Made in Japan  At Wylfa, the Hitachi branding on the cranes involved in initial groundworks give a signal of how integral the Japanese company, which owns Horizon, is to every stage of the process. The entire station will be built in Hitachi City in Japan before being shipped over, piece by piece, to north Wales. Horizon has submitted its design to regulators for approval, and will only make the final decision to go ahead after it has funding in place and made the necessary planning applications.

At Moorside, in the northern county of Cumbria, a company called NuGen is developing another site over the road from Sellafield power station. NuGen is a joint venture of Japan’s Toshiba and Engie, the French utility, whose biggest shareholder is the French state. Its reactor has been designed by Westinghouse, the US industrial company, most of which is owned by Toshiba.

If Mrs May is worried about the Chinese being able to shut down Hinkley Point, she might be even more concerned with the plans of EDF, China General Nuclear Power and China National Nuclear Corp in eastern England. After the consortium develops another plant at Sizewell, in Suffolk, the Chinese groups are hoping to design and build the plant at Bradwell in Essex……..

One of the main motivations for EDF’s Chinese partners to invest in the UK is the stamp of quality they would gain as they market their Hualong One design internationally.

“With both the government and public opinion in favour of nuclear power, Britain is a very attractive market for building new nuclear plants,” a spokesman for Hitachi says.

The major hurdle for Horizon and NuGen is that they must sell their visions to global investors. Both developers say they will build their plants for less than the £18bn it will cost to build Hinkley Point, but they will not say by how much……

For Toshiba and Hitachi, building nuclear reactors in the UK represents a chance to boost their reputations — and the image of nuclear power more generally around the world……..

August 19, 2016 Posted by | marketing, UK | Leave a comment

Britain’s Hinkley fiasco should give Pakistan pause to reconsider its nuclear power plans

It would make sense therefore not to invest in projects that are destined to be overtaken by superior alternatives. The funds going into nuclear power stations would be better spent on making use of wind and solar power for which Pakistan has substantial potential.

No one can predict what the energy scene would look like in 2050, when all of the planned nuclear power stations are to become operational. What is clear is that they won’t remain competitive as new technologies come along to elbow out some of the old ones.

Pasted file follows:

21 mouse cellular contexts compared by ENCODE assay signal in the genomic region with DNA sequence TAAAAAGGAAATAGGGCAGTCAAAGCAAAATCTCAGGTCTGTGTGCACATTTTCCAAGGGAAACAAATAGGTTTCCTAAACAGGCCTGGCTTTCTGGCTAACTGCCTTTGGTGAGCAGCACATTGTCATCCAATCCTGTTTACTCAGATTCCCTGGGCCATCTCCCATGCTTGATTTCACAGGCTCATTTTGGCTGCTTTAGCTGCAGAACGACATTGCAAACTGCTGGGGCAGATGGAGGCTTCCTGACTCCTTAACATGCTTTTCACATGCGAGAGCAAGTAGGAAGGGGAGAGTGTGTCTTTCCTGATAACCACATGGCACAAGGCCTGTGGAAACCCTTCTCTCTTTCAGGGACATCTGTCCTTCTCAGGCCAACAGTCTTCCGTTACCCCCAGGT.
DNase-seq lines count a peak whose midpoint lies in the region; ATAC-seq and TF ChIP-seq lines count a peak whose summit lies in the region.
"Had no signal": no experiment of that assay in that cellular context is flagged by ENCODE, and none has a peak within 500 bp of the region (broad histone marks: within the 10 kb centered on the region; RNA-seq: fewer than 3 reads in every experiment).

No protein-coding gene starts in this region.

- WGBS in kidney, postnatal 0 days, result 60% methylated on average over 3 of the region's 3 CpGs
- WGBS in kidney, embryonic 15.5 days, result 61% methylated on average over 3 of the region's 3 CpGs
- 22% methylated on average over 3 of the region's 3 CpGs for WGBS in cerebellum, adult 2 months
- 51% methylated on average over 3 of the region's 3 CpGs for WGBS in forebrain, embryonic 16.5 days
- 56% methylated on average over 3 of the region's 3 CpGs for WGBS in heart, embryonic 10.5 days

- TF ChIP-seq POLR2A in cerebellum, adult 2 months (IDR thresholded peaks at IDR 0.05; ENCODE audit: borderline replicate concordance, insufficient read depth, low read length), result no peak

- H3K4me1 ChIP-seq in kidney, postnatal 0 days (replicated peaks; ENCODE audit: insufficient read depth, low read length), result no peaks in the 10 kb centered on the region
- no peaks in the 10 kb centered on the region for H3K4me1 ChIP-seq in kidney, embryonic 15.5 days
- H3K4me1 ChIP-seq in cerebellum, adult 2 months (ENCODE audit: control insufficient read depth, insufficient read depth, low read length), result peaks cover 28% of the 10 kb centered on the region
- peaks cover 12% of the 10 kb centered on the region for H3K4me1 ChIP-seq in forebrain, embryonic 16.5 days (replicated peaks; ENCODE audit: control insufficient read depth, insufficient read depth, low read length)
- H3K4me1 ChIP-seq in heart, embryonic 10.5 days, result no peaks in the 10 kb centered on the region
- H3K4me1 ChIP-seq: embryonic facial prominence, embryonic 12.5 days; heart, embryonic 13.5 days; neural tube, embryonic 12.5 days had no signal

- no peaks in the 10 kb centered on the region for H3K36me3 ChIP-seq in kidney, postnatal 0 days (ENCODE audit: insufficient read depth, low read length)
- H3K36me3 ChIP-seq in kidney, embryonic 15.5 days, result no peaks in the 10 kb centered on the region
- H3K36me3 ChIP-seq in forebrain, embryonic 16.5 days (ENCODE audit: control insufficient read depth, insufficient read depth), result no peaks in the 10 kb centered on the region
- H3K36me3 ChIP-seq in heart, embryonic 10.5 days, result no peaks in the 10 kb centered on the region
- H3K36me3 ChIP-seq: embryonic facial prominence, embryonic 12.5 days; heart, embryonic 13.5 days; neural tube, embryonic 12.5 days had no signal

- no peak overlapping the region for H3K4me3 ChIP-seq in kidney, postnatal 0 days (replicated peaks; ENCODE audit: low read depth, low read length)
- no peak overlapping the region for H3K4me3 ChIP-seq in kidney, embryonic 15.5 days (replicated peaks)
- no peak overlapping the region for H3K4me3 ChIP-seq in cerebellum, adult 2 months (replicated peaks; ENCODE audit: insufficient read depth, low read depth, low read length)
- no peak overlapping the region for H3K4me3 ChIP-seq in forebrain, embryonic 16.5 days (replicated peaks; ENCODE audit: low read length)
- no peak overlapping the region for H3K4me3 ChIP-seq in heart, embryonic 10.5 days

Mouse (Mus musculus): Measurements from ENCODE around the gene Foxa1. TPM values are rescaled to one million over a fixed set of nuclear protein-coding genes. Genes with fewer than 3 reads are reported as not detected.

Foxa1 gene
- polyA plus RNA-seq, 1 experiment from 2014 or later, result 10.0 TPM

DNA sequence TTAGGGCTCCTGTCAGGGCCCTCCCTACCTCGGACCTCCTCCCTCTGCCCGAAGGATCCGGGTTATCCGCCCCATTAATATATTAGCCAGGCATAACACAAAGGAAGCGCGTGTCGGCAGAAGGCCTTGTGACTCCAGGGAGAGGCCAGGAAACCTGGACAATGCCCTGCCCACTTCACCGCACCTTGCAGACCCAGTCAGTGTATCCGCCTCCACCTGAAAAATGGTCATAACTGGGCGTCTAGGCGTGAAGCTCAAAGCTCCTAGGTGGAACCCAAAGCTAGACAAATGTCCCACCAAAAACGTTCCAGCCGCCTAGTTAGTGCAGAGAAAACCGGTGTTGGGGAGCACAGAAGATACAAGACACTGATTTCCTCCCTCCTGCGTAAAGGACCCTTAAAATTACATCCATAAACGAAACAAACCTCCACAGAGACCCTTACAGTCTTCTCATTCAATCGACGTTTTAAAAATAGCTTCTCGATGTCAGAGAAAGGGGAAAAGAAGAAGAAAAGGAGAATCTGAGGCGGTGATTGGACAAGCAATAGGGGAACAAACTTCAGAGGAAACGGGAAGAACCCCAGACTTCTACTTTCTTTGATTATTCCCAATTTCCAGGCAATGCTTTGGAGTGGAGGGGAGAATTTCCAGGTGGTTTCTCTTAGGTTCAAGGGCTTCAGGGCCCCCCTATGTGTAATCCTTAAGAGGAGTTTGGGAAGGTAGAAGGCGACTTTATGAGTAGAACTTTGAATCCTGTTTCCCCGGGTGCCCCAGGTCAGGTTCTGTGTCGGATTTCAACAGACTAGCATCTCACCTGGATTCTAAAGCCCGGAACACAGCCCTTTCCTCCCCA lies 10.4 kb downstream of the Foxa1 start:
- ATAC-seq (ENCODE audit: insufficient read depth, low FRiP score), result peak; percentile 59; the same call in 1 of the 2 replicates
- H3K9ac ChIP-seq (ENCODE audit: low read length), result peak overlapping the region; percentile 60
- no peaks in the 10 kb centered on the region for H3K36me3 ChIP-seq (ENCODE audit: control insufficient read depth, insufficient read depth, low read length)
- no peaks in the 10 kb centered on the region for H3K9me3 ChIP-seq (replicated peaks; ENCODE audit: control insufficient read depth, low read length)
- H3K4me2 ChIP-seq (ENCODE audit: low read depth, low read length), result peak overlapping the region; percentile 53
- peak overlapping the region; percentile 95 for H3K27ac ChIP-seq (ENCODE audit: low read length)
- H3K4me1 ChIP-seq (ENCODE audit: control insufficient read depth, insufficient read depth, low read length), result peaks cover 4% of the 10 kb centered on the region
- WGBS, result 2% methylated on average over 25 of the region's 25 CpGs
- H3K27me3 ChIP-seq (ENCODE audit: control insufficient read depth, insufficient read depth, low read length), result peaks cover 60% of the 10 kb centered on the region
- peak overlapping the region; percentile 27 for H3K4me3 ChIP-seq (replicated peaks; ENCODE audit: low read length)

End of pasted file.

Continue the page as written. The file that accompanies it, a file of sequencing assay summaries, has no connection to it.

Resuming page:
flag-pakistanA case for reviewing nuclear power plants August 18, 2016 by   Last month, something interesting and unusual happened in Britain that should give a pause to Islamabad as it walks in a certain direction without thinking what lies in store. Continue reading

August 19, 2016 Posted by | business and costs, Pakistan, politics | Leave a comment

Nuclear reactors, old or new designs, doomed without hefty tax-payer subsidies

text-Price-Anderson-Actunder the 1957 Price-Anderson Act, each plant owner’s accident liability is limited to some $300 million per year, even though the Fukushima disaster showed that nuclear accident costs can exceed $100 billion. If private companies that own U.S. nuclear power plants had been responsible for accident liability, they would not have built reactors. The same is almost certainly true of responsibility for spent fuel disposal.
 Please note that researchers in the 1960’s already proved that nuclear energy is NOT carbon-Co2free or low-carbon-emitting –What they discovered is that each nuclear power plant releases huge amounts of Radioactive Carbon14 which converts to CO2 in the atmosphere.
Compete or suckle: Should troubled nuclear reactors be subsidized?, text-Nuclear-Matters,  The Conversation,  August 18, 2016  “…….The nuclear industry, led by the forlornly named lobbying group Nuclear Matters, still obtains large subsidies for new reactor designs that cannot possibly
compete at today’s prices. But its main function now is to save operating reactors from closure brought on by their own rising costs, by the absence of a U.S. policy on greenhouse gas emissions and by competition from less expensive natural gas, carbon-free renewables and more efficient energy use.

Continue reading

August 19, 2016 Posted by | business and costs, USA | Leave a comment

General Electric Co. and Hitachi sell Canadian nuclear technology buisness